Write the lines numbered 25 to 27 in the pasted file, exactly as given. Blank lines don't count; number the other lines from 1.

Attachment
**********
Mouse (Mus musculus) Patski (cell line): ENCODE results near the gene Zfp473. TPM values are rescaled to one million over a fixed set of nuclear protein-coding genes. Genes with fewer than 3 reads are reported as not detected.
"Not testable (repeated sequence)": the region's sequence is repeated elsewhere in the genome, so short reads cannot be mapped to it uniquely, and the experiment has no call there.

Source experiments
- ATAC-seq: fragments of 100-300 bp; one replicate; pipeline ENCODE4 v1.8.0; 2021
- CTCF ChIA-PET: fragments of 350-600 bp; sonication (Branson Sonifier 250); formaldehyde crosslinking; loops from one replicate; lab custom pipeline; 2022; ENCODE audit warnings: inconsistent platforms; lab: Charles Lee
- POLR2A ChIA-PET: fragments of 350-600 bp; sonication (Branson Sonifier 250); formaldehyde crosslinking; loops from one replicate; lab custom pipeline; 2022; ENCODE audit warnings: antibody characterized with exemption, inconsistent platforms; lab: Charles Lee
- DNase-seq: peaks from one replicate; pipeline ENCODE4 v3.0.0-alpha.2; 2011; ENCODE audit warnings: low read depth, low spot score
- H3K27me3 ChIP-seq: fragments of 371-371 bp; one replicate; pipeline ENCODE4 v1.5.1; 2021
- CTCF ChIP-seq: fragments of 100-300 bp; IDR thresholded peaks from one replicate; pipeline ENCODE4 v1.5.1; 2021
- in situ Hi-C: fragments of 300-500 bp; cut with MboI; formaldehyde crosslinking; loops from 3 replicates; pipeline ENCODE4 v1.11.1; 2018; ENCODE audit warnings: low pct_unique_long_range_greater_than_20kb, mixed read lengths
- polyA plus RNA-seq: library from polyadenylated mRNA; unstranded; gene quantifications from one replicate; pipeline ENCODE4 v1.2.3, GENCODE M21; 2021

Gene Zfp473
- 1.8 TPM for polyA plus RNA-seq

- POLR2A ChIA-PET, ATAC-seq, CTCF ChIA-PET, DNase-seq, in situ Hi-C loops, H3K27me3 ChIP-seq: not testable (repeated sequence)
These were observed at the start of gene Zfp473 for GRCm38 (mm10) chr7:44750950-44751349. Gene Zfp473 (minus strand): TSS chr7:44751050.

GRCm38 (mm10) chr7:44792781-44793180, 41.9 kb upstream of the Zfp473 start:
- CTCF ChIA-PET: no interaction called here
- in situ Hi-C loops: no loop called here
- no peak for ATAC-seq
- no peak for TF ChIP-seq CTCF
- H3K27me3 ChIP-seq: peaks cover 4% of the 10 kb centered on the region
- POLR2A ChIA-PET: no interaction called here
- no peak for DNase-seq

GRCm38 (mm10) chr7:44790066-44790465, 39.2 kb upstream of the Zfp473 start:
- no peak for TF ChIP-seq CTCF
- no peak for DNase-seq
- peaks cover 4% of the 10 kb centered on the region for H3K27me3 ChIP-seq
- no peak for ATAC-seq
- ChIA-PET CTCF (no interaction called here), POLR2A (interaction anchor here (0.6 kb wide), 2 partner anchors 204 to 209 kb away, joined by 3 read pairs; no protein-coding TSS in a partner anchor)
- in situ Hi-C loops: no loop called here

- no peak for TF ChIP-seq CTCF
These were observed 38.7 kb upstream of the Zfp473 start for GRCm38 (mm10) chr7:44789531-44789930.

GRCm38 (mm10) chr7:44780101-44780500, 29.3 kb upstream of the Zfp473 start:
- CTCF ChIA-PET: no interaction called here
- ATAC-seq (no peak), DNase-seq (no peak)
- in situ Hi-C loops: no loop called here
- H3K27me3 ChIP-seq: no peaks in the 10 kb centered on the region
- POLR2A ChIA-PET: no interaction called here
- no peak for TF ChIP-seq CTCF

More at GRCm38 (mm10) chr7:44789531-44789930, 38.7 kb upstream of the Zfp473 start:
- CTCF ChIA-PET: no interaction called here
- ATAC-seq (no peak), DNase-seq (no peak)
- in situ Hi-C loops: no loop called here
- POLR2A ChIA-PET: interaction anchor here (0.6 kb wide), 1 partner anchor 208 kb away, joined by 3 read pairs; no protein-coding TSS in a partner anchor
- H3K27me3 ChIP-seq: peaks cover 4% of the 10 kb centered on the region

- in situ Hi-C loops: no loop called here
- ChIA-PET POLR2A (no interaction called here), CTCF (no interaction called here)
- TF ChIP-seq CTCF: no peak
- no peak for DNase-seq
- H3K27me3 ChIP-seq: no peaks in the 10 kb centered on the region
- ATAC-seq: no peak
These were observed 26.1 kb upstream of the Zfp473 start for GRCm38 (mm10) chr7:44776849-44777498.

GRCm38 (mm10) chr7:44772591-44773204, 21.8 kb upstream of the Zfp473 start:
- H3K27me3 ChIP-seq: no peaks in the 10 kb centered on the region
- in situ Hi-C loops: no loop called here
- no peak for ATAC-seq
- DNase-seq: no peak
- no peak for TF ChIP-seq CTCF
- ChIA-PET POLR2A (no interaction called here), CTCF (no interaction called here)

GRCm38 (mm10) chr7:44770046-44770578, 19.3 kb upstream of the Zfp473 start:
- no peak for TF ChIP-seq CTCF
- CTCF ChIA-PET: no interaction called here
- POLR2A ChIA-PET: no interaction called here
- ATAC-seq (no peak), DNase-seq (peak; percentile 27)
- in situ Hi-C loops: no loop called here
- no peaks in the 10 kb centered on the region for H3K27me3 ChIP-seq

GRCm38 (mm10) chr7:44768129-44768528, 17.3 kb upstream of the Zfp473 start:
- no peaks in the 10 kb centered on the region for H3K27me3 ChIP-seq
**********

- no peak for TF ChIP-seq CTCF
- no peak for DNase-seq
- peaks cover 4% of the 10 kb centered on the region for H3K27me3 ChIP-seq